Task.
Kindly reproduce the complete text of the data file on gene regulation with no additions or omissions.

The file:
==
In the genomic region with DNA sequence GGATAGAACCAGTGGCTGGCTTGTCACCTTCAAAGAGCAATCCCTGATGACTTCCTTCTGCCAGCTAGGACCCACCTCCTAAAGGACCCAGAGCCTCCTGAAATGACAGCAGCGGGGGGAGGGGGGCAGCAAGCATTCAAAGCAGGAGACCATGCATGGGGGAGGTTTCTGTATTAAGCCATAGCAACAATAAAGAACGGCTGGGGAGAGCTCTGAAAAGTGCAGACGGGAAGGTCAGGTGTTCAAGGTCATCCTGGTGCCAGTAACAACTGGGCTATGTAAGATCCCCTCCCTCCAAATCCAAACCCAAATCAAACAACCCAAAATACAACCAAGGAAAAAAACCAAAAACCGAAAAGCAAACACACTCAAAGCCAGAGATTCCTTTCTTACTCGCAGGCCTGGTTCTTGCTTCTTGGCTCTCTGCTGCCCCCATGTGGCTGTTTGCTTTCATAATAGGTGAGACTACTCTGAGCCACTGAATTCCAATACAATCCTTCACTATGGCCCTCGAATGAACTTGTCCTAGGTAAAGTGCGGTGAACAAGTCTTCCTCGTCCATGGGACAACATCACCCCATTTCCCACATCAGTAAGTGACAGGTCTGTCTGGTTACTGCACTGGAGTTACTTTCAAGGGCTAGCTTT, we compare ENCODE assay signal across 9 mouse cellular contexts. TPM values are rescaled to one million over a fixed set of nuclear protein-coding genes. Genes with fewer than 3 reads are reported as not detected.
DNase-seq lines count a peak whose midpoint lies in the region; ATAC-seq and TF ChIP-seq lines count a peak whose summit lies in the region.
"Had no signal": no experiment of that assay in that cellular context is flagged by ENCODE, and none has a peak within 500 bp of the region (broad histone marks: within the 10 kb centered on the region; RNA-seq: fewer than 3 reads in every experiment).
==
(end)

In the genomic region with DNA sequence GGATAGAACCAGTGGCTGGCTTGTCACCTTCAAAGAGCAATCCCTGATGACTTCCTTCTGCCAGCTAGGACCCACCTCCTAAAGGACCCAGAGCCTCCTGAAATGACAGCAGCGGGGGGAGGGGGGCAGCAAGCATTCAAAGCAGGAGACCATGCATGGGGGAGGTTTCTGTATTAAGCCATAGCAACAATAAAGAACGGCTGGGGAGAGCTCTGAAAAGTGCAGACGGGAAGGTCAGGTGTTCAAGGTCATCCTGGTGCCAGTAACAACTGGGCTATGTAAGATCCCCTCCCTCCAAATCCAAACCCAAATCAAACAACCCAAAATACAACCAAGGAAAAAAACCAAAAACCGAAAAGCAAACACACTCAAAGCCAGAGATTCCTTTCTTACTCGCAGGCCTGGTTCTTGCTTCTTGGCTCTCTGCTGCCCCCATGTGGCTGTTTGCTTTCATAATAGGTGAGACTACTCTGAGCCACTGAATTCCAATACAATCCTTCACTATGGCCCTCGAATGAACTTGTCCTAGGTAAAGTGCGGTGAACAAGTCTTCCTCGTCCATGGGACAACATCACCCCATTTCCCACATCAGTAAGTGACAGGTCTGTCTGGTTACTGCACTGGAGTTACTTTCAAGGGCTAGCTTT, we compare ENCODE assay signal across 9 mouse cellular contexts. TPM values are rescaled to one million over a fixed set of nuclear protein-coding genes. Genes with fewer than 3 reads are reported as not detected.
DNase-seq lines count a peak whose midpoint lies in the region; ATAC-seq and TF ChIP-seq lines count a peak whose summit lies in the region.
"Had no signal": no experiment of that assay in that cellular context is flagged by ENCODE, and none has a peak within 500 bp of the region (broad histone marks: within the 10 kb centered on the region; RNA-seq: fewer than 3 reads in every experiment).